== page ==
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Post by Bas » Mon Apr 17, 2006 5:04 pm

I also think Philips and all of them who created the CD-i format made it too hard to develop for. Just think of the cancellation of several major CD-i games, because of technical problems. Like the Digital Video version of Rise of the Robots. Or like Microcosm. CD-i was damn difficult to develop for, and It may have frightened a lot of developers to start their own cd-i project.
Third party developers always needed the help of Philips when implementing Digital Video into their CD-i game. That tells enough.

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Post by Captain J » Thu Apr 20, 2006 1:06 am

the debut price in the states may have killed it immediately. $2,000 usd for anything is a hard pill to swallow. getting off on the right foot to begin with could have saved the greatest system ever made!
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Post by Bas » Thu Apr 20, 2006 11:24 am

where's that avatar coming from captain? It looks familiar...

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Post by Erronous » Thu Apr 20, 2006 6:30 pm

I think it's an "imagination machine" ad. With all the interactivity coming out of the tv screen :).

Did the first CD-i players sell for $2000? I though it was more like $899 or something like that.

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Post by phatrat1982 » Thu Jun 16, 2011 5:54 am

I can't speak for everyone else and please don't bash me for this but truth be told back then I had a Sega Genesis and all I ever wanted during those days was to get a Sega CD and 32X when it came out. My friends also all had Sega a couple also had SNES and I always wanted one but back then I was such a Sega fanboy nothing was going to pursuade me otherwise. I might have been able to sell my dad on getting a CD-i for the audio and video aspect if I hadn't bee trying to hard to talk them into Sega CD and the main reason they were against Sega CD was the price. And my dad told me it played the same games so was not worth buying just because hey had more colors and could talk that was his opinion.


I think the main reason CD-i failed is honestly due entirely to the marketing of Sega and Nintendo, CD-i was already fading before Playstation even hit market so I doubt they even played a hand in it at all honestly.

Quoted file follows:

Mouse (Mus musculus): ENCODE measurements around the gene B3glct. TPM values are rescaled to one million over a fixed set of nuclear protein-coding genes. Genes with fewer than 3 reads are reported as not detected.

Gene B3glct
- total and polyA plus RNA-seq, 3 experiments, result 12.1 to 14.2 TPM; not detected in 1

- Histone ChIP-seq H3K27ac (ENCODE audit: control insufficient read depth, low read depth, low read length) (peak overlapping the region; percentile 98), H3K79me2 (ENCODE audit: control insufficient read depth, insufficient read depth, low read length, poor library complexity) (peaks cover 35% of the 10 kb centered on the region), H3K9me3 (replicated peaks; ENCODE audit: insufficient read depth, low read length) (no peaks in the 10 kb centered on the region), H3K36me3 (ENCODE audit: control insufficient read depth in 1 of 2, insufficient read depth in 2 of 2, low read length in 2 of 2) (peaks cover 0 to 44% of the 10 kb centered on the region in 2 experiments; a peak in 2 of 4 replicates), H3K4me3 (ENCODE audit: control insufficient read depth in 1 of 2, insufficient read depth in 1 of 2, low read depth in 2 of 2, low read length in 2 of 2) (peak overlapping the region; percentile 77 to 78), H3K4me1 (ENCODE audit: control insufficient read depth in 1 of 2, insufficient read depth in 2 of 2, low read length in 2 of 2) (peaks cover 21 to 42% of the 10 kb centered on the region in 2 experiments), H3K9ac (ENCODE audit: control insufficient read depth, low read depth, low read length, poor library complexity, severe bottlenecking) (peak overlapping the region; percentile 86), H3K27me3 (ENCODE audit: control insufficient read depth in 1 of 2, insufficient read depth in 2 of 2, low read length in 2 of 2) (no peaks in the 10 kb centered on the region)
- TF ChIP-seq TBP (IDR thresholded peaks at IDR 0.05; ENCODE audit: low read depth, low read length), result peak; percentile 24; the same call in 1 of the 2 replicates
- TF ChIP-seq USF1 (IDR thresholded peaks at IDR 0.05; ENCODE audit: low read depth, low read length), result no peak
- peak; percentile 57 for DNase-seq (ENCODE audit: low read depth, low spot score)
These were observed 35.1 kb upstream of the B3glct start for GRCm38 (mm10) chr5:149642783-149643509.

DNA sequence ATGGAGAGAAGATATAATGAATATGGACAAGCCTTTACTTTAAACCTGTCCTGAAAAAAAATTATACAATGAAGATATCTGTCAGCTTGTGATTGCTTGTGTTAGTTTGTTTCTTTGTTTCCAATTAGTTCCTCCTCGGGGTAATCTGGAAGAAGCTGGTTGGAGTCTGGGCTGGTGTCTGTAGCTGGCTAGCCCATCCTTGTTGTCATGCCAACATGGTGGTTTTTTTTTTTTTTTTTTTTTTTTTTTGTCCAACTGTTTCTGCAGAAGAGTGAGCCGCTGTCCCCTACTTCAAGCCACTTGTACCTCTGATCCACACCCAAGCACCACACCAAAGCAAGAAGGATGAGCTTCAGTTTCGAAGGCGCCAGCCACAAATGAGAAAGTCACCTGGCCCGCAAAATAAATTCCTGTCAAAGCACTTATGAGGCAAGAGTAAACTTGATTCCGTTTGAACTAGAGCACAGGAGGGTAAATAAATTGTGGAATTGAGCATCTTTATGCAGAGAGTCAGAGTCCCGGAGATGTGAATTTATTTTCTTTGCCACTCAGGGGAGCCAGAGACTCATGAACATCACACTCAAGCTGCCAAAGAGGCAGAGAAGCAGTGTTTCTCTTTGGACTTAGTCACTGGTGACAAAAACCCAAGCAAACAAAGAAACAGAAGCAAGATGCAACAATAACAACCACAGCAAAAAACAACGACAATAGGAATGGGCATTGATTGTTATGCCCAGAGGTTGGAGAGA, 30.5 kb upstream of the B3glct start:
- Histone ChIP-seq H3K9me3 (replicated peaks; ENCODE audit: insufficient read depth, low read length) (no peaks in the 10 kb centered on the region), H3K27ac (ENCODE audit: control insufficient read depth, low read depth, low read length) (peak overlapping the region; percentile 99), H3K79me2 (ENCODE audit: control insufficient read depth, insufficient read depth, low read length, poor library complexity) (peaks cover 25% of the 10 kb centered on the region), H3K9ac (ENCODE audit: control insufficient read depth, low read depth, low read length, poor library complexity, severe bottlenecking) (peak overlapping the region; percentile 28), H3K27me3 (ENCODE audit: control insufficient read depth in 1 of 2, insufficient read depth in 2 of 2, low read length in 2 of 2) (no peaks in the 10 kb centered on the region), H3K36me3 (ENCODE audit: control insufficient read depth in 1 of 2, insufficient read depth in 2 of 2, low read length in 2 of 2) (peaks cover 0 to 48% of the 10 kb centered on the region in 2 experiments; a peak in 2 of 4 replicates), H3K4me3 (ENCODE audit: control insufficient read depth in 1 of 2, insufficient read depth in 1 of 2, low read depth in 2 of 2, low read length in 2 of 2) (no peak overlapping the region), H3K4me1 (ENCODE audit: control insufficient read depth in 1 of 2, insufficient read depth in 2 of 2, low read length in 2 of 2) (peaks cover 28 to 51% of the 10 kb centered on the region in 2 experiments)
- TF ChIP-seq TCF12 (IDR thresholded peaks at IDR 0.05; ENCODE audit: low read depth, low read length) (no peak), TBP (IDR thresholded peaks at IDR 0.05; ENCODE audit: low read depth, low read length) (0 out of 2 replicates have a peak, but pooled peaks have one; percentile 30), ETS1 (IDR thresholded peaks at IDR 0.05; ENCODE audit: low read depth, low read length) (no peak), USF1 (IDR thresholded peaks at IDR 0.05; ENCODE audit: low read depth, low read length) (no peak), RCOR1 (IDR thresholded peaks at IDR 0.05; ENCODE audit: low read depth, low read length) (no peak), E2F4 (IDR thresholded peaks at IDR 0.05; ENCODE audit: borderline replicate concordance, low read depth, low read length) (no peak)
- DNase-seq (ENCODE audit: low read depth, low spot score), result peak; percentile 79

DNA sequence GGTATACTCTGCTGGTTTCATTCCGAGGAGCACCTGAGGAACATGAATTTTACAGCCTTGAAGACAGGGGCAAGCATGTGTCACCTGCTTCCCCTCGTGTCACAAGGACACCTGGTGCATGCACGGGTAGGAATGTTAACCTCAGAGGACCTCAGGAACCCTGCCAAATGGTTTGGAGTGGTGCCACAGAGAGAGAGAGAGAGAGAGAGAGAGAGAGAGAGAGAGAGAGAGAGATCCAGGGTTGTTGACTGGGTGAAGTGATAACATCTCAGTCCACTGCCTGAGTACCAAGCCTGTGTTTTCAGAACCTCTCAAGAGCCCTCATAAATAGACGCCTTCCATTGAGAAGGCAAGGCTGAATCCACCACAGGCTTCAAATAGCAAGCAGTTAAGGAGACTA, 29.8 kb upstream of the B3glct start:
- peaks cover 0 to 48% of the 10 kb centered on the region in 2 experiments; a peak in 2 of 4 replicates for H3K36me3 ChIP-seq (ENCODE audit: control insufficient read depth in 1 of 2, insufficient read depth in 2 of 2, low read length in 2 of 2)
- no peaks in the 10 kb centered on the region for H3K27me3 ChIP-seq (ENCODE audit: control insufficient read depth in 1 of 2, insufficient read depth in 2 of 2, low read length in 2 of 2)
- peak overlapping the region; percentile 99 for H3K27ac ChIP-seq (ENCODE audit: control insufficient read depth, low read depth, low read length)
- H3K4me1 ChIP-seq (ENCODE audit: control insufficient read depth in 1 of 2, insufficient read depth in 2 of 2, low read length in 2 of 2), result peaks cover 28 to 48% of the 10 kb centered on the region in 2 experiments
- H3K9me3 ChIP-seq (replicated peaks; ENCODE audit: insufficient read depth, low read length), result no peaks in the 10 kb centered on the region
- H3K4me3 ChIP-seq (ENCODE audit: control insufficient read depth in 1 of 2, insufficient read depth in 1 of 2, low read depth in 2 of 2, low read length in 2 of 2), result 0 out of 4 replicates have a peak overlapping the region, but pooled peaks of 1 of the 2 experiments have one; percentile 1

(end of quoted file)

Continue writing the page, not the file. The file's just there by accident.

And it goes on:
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Post by Gaara » Thu Jun 16, 2011 7:42 am

High price, limited range of software, poor marketing in many countries, lack of any release in other countries. I don't know if it is relevant, but my dad worked de-bugging PC CD-ROM business software at the Australian devision of Philips during the mid-1990s and he had never heard of CD-i until I told him about it.

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Post by proxy10 » Thu Jun 16, 2011 8:50 am

I also think Philips and all of them who created the CD-i format made it too hard to develop for.

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Post by Alan_Eng » Thu Jun 16, 2011 9:52 pm

It was aimed at the family market and not at the hardcore gamer market. Then in 1994 there was a change of tact and it started to be pushed as a games console, and the 450 was released. Sadly, by that time there was serious competition and the release of the Sony playstation was just around the corner.

But the cd-i still has 'cult' status.

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Post by phatrat1982 » Fri Jun 17, 2011 1:46 am

I will tell you what, I have a lot more respect for Philips and their CD-i than I do Sony an their demon possessed console of doom. I think the only reason Playstation was a success was their dirty deals and bribes. Don't get me wrong I owned a PSX back in the day but it was second fiddle to my Saturn and N64 which I loved to death.

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Post by Gaara » Fri Jun 17, 2011 8:21 am

Calling the PS1 a "demon possessed console of doom" is an insult to demons everywhere. Some great games on the system, sure, but the console itself is utterly charmless and the graphics have aged far worse than the sprites of the SNES, Mega Drive, etc.